In an excellent turn of phrase, the Center for Reinventing Public Education (CRPE), released a report on collaboration between public charter schools and traditional school districts, making the point that the charter-district wars need to stop and saluting the places where they have.
“The continued growth of charter schools and the ability of school districts to innovate and adapt will depend on moving beyond siloed thinking and outdated notions of competition and sector turf battles,” says CRPE Director Robin Lake. The CRPE report shows this is far more than wishful thinking.
Denver, New Orleans, and Camden, New Jersey have implemented common enrollment systems for district and charter schools. Chicago is looking at doing the same. New Orleans and Washington, D.C., have reduced inequities in discipline practices by collaborating and developing consistent policies.
New Orleans has a cost sharing system between charters and the few remaining district schools to serve students with special needs. Chicago, Denver and New Orleans also have a common accountability tool that helps families track school performance.
In Boston, district, charter and even Catholic school educators are doing joint teacher training. In Philadelphia, district and charter schools are coordinating the creation of new schools rather than planning separately, which has been a problem in other cities like Detroit, where some communities have too many schools and others not enough.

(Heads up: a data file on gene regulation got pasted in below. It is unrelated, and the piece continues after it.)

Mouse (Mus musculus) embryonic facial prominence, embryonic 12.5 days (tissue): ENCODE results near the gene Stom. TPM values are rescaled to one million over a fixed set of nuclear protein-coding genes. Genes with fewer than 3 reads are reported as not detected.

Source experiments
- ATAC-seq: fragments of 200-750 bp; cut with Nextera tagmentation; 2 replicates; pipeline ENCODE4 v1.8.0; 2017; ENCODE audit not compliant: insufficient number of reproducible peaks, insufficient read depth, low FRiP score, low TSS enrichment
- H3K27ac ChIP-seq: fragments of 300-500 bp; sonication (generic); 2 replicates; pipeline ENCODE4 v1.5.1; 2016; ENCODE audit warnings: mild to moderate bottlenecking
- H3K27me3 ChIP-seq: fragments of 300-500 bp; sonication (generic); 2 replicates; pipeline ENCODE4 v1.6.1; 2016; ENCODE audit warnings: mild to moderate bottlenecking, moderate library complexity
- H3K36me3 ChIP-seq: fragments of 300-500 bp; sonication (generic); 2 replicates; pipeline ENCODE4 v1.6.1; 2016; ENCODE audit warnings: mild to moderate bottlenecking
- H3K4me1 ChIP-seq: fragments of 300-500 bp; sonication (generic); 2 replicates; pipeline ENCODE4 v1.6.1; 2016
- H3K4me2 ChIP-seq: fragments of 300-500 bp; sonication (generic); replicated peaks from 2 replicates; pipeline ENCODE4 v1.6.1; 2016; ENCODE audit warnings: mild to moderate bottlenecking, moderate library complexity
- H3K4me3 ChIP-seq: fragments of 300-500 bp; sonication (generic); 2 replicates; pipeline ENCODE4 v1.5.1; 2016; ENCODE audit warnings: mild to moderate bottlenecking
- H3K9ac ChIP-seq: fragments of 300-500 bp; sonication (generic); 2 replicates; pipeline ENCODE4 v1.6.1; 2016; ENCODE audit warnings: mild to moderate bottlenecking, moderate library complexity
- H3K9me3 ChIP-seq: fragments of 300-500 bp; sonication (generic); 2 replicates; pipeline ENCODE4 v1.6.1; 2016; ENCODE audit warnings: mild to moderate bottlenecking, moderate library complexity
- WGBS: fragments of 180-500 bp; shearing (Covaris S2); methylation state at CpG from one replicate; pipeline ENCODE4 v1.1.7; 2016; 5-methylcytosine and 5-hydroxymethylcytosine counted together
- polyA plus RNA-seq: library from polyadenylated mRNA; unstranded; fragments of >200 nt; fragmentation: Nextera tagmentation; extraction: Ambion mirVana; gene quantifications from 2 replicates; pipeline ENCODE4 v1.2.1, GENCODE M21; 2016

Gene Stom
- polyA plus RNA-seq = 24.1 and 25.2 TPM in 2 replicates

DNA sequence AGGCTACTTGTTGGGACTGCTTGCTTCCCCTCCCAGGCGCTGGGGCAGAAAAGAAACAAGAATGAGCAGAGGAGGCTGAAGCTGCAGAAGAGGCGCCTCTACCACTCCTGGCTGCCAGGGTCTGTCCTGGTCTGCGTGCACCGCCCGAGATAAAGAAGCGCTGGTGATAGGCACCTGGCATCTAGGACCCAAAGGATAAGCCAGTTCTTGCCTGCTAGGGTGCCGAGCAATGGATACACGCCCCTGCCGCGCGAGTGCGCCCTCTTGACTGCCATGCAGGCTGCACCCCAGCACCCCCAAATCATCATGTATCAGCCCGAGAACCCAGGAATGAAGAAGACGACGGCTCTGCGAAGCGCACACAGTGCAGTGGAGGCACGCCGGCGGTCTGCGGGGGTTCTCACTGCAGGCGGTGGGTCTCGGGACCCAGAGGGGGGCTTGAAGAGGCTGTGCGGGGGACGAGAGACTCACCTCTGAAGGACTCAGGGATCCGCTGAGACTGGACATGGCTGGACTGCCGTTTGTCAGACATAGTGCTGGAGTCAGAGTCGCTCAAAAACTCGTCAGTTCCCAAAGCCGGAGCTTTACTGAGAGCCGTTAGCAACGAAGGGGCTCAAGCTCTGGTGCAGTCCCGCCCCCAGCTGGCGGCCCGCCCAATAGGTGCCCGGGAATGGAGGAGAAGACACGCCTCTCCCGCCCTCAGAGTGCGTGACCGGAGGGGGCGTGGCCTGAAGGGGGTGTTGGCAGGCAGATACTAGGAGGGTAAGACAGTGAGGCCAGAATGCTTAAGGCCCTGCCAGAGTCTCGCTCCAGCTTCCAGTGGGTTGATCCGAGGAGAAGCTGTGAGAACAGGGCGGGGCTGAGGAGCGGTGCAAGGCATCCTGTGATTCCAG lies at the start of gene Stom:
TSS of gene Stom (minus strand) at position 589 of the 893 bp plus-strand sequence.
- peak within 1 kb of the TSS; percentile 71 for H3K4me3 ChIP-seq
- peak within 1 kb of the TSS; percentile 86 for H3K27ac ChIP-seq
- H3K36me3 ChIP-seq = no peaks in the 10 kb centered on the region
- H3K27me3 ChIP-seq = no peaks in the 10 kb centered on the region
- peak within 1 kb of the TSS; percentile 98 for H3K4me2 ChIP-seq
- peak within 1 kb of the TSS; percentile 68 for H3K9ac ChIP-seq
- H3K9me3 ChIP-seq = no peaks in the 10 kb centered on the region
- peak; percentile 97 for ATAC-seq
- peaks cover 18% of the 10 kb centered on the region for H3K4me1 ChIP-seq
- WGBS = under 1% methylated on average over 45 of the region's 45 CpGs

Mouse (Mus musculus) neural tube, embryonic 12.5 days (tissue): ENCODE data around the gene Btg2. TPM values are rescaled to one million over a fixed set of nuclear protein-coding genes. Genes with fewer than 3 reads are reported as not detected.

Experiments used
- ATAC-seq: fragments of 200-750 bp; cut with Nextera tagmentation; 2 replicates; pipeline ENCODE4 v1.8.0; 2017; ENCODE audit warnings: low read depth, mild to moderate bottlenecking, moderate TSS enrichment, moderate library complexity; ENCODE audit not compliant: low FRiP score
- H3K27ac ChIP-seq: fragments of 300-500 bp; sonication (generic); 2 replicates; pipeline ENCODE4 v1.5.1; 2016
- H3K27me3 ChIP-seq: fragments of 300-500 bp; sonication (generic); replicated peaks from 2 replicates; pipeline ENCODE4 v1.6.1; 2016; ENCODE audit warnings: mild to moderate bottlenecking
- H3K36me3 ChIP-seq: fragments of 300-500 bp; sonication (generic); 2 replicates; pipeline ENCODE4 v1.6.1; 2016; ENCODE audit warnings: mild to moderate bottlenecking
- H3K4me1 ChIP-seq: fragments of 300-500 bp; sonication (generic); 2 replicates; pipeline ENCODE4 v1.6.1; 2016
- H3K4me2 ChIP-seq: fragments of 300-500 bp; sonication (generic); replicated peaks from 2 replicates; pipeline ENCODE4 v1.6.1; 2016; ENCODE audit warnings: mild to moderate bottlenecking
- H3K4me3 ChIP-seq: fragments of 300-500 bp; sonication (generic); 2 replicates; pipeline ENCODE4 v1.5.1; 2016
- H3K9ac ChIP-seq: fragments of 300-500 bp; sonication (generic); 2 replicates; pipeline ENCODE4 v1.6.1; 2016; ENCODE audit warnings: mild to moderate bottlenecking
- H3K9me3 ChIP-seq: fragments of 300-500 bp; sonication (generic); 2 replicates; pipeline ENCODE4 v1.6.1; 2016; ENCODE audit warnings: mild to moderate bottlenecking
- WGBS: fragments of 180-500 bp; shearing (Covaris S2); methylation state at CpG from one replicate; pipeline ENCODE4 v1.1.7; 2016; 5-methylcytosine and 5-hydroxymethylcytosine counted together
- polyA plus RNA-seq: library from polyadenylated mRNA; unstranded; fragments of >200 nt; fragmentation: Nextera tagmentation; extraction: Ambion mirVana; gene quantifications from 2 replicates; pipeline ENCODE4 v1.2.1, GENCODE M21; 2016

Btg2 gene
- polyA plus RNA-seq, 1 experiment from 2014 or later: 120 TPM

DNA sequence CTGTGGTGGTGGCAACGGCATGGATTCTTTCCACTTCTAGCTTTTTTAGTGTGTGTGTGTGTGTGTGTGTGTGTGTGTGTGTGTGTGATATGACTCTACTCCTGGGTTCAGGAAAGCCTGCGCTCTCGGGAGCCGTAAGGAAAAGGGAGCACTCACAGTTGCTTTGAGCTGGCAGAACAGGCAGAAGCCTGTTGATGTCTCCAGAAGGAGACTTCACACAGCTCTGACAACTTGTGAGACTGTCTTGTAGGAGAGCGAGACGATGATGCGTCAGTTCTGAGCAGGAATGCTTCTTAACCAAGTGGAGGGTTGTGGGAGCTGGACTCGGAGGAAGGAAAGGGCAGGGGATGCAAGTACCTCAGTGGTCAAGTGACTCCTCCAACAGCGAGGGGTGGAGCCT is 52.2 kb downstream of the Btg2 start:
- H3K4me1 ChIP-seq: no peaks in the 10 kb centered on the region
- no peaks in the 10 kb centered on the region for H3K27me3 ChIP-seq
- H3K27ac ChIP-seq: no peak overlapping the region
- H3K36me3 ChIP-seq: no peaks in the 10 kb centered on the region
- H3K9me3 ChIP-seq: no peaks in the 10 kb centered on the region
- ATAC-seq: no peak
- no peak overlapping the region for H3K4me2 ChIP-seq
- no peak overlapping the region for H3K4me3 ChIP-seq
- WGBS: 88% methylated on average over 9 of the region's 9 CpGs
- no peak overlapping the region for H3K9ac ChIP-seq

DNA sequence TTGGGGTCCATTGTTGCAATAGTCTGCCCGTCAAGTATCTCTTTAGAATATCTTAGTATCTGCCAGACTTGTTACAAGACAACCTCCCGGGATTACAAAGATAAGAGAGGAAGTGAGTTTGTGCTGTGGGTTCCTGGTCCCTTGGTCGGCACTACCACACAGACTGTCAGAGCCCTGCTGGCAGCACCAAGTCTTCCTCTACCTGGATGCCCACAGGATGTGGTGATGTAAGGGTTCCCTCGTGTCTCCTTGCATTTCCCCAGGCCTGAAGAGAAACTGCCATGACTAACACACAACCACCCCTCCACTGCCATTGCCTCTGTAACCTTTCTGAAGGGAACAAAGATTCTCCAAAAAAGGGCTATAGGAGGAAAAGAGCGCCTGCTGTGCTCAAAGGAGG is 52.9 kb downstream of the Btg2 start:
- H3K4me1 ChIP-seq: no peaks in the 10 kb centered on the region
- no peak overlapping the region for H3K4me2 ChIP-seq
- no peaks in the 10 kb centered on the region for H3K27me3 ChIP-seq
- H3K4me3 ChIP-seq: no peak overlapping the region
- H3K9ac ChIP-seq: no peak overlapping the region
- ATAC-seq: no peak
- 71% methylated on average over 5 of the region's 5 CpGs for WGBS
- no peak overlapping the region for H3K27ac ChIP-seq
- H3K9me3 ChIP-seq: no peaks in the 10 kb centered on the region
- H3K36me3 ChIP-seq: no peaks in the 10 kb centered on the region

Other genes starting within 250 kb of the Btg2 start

I recently wrote about the issue in U.S. News and World Report, mentioning that the Obama administration had a small grant program encouraging charter-district collaboration and encouraging the Trump administration to revive it. Hopefully, this new CRPE report and the organizations website spelling out district-charter compacts can help advance the policy.
CRPE has also started an important conversation around the budgetary impact of charter growth on district schools. Specifically, when students leave district schools for charters, and their per-pupil dollars follow them, the district still has to pay “legacy” costs like pensions and “fixed” costs, like debt service, not to mention heat and electricity in under-enrolled school buildings. This argument prompted Massachusetts voters last fall to reject expansion of charter schools, even though Bay State charters are among the very best in the country.
While one study suggests that districts adjust pretty well to enrollment declines due to charter growth, most superintendents—including those who support charters—will tell you that it forces them to make difficult budget decisions. What’s clear from the CRPE report, however, is that if charter schools and district schools are collaborating on where the need is for more educational options and how to best meet that need, those decisions will be easier.
Moreover, increased charter-district collaboration could help improve union-management relations. After all, the original idea of charters was not to compete with school districts but to complement them by providing “laboratories of innovation” that could help spur needed reforms in the district.